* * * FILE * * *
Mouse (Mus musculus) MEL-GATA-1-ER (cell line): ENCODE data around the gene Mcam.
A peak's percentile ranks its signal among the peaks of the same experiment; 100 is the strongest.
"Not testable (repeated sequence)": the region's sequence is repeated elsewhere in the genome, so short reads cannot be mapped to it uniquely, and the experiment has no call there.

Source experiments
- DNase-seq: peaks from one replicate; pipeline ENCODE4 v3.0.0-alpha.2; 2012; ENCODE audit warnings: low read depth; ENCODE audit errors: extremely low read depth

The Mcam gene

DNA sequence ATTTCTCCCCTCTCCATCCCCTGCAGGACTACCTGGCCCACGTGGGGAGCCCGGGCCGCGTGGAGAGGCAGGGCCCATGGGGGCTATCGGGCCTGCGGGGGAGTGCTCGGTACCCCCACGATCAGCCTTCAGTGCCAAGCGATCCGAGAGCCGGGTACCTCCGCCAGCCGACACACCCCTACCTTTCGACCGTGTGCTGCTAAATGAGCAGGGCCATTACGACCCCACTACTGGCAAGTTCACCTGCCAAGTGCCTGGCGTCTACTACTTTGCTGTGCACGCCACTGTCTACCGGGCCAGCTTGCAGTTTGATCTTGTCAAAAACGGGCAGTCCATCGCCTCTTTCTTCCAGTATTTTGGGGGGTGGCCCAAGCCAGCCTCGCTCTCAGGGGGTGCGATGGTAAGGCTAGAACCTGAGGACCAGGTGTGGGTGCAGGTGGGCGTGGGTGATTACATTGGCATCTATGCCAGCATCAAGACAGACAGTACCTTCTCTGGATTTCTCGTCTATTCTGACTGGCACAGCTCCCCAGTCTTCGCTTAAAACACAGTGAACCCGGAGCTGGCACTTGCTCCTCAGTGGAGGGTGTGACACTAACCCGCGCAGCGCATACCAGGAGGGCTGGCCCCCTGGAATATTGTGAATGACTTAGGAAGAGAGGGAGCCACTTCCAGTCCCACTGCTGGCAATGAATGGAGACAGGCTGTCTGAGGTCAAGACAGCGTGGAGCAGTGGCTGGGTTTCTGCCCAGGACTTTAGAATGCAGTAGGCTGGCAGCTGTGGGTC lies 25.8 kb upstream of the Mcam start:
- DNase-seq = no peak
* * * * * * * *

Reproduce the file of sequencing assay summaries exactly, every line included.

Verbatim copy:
Mouse (Mus musculus) MEL-GATA-1-ER (cell line): ENCODE data around the gene Mcam.
A peak's percentile ranks its signal among the peaks of the same experiment; 100 is the strongest.
"Not testable (repeated sequence)": the region's sequence is repeated elsewhere in the genome, so short reads cannot be mapped to it uniquely, and the experiment has no call there.

Source experiments
- DNase-seq: peaks from one replicate; pipeline ENCODE4 v3.0.0-alpha.2; 2012; ENCODE audit warnings: low read depth; ENCODE audit errors: extremely low read depth

The Mcam gene

DNA sequence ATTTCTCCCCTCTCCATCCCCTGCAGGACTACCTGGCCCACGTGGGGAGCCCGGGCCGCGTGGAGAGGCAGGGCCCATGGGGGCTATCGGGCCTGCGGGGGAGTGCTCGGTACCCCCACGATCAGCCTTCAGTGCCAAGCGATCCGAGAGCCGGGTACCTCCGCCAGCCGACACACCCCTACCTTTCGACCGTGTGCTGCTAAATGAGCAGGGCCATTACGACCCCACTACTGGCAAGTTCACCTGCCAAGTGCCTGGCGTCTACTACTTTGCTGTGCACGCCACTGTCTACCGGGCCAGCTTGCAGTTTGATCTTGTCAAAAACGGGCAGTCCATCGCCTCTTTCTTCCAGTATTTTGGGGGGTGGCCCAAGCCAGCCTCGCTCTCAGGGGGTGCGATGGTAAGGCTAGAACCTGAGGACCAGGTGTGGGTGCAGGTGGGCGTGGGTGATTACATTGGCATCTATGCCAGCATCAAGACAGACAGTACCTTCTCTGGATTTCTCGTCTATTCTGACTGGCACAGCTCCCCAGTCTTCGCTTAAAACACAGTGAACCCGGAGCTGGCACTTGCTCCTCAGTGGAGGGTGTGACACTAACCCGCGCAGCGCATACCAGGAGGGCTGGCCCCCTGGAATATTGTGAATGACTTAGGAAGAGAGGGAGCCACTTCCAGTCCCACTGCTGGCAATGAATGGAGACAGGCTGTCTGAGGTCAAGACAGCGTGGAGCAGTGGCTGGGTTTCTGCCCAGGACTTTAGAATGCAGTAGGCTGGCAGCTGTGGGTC lies 25.8 kb upstream of the Mcam start:
- DNase-seq = no peak